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Early returns reveal only so much, but as early returns go, many of the 2001 Napa Valley Cabernets look mighty promising. Among the words out of winemakers' mouths: "incredible color," "ripe, soft tannins" and "fantastic flavors."
"I'm very excited about what I've got, and I know that other people are too," said Charles Thomas, winemaker at Cardinale in Oakville. "At this point, one has to be cautiously exuberant. It's just a question of making sure the depth and complexity I think is there comes through."
Despite a tumultuous growing season that included a severe frost and intermittent hot and cool stretches, patient winemakers say they were able to harvest grapes in nearly ideal conditions. They expect unusually dark Cabernets of notable power and richness, with yields within vineyards ranging from average to about 25 percent short.
"Today I was racking some of the hillside [Cabernet plots] and saying this is 1997 again," commented Elias Fernandez, winemaker at Shafer Vineyards in the Stags Leap District, who described the wines as "ripe and voluptuous." Other producers also noted the similarity to the superb 1997 vintage.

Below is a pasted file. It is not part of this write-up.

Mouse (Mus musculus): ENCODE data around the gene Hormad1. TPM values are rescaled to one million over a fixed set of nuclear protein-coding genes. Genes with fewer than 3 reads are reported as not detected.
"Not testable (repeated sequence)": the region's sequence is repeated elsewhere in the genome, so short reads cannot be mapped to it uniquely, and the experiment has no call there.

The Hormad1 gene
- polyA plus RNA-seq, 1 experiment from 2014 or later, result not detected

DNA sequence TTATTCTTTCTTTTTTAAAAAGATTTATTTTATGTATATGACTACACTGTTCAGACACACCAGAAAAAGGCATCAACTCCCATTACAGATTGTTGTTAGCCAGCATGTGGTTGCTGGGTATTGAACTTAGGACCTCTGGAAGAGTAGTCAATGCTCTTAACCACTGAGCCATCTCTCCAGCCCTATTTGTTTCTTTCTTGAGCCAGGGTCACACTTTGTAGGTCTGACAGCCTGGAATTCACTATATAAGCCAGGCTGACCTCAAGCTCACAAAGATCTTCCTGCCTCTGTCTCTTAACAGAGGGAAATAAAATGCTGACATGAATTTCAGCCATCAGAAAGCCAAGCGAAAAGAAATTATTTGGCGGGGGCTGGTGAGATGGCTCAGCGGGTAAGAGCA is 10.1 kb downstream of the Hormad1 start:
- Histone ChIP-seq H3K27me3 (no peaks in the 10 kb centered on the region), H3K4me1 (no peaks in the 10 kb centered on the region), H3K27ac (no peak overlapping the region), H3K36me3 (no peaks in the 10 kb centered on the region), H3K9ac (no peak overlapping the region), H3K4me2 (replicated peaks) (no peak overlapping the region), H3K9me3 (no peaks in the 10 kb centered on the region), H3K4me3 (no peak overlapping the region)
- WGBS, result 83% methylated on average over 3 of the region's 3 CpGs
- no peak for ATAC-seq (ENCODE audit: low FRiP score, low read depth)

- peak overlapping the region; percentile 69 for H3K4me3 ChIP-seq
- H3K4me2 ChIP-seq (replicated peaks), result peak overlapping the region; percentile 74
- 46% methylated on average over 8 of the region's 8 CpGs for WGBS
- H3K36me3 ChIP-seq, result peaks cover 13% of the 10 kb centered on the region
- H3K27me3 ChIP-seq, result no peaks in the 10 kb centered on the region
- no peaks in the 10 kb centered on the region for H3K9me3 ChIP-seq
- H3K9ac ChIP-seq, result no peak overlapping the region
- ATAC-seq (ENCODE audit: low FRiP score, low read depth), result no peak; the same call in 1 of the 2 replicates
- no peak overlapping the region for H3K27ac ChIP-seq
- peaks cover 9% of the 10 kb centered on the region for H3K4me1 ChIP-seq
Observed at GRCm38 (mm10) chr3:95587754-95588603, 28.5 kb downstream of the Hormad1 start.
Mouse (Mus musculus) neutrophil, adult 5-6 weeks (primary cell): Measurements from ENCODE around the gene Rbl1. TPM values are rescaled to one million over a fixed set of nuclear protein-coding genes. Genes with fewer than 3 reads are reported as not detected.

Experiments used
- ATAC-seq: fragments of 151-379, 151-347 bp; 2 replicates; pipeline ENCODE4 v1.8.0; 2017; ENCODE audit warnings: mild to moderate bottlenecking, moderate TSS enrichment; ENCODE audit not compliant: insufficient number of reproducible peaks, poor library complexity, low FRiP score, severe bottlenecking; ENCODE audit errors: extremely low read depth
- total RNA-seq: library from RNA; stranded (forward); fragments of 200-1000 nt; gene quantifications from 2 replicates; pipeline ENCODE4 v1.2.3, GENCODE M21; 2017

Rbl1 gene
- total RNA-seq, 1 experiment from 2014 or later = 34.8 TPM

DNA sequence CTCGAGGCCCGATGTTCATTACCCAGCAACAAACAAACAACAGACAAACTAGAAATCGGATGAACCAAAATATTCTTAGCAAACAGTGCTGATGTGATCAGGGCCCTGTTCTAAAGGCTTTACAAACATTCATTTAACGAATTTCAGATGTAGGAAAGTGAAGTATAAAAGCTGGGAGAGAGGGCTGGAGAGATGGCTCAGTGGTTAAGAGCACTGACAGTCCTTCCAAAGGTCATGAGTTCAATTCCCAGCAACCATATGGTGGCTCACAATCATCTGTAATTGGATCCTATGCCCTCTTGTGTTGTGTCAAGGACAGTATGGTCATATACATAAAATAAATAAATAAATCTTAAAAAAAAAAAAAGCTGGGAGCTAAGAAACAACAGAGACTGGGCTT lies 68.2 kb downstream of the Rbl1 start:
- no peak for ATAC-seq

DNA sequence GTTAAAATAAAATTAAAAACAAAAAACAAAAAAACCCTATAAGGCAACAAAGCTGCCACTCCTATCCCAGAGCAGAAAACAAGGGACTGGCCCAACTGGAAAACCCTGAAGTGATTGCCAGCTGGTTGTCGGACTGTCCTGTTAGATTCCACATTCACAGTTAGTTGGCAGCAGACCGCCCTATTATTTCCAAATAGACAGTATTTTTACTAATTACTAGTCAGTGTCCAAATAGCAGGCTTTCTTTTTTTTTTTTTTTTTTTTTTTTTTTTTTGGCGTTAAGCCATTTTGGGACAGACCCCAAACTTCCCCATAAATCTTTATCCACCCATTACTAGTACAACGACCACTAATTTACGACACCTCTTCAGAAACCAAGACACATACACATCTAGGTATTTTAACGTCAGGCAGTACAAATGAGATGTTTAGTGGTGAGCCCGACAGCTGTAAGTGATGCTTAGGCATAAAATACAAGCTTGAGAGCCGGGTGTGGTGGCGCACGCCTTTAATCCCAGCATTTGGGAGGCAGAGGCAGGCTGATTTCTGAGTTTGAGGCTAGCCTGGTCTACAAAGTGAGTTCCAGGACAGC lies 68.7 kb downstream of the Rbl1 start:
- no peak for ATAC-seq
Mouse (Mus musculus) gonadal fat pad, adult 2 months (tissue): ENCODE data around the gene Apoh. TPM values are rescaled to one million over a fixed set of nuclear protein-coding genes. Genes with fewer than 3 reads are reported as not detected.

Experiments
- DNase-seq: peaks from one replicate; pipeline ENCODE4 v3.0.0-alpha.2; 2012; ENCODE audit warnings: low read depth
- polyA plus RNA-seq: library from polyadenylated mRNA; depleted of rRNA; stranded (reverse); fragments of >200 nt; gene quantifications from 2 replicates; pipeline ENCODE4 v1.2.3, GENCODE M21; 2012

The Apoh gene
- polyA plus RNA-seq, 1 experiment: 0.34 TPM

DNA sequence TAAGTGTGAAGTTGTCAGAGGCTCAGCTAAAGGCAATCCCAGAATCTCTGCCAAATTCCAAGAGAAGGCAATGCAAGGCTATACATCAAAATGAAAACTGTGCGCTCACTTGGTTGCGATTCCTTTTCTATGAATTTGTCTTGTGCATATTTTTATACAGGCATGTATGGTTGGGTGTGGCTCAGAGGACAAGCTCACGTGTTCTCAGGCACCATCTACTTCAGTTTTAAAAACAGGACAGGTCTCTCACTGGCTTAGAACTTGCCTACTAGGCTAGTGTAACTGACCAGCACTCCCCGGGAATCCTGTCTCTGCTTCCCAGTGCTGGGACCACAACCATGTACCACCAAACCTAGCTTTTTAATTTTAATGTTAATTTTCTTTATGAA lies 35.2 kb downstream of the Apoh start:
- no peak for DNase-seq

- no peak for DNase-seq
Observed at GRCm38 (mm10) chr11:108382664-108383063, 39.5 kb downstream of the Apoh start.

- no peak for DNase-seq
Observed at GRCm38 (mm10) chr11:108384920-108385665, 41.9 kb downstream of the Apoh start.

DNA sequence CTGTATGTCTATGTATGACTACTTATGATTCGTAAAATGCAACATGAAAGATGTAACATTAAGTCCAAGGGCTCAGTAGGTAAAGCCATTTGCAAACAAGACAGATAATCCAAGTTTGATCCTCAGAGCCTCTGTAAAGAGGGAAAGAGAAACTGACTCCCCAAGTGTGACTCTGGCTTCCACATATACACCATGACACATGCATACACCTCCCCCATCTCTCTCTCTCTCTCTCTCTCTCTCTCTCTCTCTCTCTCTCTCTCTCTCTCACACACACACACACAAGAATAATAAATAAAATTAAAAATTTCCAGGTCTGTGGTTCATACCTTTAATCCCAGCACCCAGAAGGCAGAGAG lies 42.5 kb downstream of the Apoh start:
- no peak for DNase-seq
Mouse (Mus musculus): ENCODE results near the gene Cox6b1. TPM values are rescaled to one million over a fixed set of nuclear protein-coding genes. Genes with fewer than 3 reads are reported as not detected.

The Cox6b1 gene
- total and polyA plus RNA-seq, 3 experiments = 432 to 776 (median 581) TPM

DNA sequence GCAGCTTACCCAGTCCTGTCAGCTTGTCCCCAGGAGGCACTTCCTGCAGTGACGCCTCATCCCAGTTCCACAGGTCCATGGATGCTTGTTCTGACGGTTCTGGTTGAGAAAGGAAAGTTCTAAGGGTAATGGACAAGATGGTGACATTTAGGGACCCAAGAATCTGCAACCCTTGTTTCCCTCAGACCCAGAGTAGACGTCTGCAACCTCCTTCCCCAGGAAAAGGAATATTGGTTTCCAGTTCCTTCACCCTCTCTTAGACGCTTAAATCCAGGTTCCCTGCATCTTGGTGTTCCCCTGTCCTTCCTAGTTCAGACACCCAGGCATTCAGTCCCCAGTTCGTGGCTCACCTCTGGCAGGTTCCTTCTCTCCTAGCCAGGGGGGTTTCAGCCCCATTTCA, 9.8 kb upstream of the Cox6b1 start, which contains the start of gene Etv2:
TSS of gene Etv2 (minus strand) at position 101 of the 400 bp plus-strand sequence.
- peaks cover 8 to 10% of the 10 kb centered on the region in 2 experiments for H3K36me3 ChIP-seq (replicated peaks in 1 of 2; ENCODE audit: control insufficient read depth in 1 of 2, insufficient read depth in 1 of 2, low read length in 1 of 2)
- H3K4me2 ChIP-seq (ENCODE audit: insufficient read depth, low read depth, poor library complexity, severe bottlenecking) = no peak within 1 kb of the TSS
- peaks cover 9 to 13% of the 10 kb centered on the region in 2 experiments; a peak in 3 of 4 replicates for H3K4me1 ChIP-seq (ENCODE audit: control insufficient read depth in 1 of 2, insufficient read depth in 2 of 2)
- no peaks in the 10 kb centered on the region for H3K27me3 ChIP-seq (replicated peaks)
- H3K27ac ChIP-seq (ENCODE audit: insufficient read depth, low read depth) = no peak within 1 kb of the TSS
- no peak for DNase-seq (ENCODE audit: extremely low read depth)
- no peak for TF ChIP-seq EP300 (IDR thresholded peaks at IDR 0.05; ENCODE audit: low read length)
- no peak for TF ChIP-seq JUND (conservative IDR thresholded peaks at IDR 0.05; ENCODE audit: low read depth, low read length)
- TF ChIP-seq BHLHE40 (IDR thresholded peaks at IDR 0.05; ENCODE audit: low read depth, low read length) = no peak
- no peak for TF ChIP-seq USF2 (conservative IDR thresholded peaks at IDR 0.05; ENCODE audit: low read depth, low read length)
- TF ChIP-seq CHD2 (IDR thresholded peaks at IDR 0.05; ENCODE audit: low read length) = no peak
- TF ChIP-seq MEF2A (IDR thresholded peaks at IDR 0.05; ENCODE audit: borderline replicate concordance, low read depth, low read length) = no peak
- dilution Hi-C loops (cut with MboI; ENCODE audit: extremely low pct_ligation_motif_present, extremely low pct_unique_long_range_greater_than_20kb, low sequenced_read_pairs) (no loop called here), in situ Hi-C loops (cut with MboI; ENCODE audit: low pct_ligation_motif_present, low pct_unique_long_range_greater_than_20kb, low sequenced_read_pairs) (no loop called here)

Bob Foley, winemaker at Pride Mountain Vineyards on Spring Mountain, began and finished harvest this year on identical days to 1997. "It's at an early stage, but I'm seeing the best wines this ranch has produced," he said.
Patience was key this year because many grapes had unusually high sugar levels before flavors and tannins were optimum. Heat spells --which dehydrate grapes, thereby increasing sugar measurements --might have encouraged some wineries to pick too soon. Vintners who jumped the gun might find that their Cabernets have impressive color and high alcohol, but rough tannins and underripe flavors.
Those estates with the experience -- and stomach -- to wait were rewarded with cooler conditions in September that allowed greater flavor development. Winemakers anticipate a full-throttle style of Napa Cabernet, with ample, ripe tannins, plenty of alcohol and concentrated flavors.